Most colon cancers begin as small polyps, detectable through regular cancer screening, such as colonoscopy. Regular screening and removal of polyps can eliminate the risk of colon cancer by up to 90%. Regular screening can also help detect colon cancer early, when it is more treatable.
Many people with colon cancer experience no symptoms in the early stages of the disease. When symptoms appear, they'll likely vary, depending on the size and location in your large intestine. When they do occur, signs and symptoms of colon cancer include:
- Change in bowel habits
- Rectal bleeding or bloody stools
- Persistent abdominal pain or discomfort
- Unexplained weight loss
Colon cancer occurs when cells in the colon become altered, though the cause of change is often unclear. Most often it begins as a polyp in the colon. Removing polyps before they become cancerous can prevent colon cancer. Other factors that may increase risk of colon cancer include:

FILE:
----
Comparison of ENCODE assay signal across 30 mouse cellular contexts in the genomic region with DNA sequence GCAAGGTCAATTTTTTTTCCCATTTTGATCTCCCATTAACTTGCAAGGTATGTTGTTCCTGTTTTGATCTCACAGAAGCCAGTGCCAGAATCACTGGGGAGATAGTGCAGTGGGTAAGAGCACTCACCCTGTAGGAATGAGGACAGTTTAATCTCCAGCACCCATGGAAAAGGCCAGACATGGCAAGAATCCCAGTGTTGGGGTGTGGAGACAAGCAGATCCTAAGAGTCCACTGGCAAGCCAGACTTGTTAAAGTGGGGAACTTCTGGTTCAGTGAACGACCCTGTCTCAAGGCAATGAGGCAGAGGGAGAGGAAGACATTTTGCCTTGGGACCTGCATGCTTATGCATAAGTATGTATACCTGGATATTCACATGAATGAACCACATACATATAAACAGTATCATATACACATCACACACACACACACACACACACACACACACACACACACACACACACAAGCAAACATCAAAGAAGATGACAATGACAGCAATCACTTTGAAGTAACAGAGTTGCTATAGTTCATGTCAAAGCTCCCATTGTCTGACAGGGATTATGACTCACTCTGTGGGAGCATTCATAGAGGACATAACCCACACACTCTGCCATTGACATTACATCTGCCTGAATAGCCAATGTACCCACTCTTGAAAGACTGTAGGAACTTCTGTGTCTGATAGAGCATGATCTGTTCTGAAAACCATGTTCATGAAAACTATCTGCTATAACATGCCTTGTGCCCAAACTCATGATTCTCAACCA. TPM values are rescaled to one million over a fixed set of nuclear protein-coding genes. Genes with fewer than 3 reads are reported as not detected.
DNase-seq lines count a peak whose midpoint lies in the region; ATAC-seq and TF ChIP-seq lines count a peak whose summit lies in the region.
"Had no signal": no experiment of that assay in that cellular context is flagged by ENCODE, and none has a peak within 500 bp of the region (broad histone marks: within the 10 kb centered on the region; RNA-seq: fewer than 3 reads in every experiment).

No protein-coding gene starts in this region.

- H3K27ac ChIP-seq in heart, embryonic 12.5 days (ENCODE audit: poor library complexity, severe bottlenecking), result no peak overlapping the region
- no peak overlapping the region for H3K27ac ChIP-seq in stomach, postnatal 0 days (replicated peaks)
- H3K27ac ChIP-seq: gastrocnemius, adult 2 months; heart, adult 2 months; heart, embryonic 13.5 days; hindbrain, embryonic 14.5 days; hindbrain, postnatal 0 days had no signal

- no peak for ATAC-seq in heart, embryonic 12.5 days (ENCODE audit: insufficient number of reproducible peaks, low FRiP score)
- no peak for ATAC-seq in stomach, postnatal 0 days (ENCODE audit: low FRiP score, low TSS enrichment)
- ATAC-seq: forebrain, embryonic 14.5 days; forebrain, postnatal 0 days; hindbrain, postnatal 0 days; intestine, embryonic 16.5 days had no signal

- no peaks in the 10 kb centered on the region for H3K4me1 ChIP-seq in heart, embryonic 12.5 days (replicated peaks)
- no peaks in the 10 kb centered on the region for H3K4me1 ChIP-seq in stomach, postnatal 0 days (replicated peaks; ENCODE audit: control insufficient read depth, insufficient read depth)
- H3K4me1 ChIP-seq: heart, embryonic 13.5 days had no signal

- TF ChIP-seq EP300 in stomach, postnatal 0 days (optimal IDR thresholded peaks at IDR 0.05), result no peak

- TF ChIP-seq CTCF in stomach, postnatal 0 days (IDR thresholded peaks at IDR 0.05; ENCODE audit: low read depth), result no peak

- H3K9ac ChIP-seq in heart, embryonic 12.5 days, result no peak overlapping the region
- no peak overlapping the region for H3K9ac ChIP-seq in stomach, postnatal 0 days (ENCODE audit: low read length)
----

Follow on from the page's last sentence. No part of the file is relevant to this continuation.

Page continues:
- Age – Most people diagnosed are over 50, though it can occur in younger adults
- Race – African-Americans have a greater risk than other races
- IBD – Inflammatory bowel diseases can increase risk
- Lifestyle – Factors like low-fiber diet and sedentary lifestyle may increase risk
If you are experiencing signs of colon cancer, your doctor may recommend one or more diagnostic tests and procedures. Colonoscopy is the primary method of diagnosing colon cancer. If anything unusual is found, your doctor will take a biopsy for analysis.
The type of treatment your doctor recommends will depend largely on the stage of your colon cancer. The three primary options are surgery, chemotherapy and radiation. If the cancer is localized in a polyp and in an early stage, your doctor may be able to remove it entirely. Chemotherapy is usually given after surgery if the cancer has spread.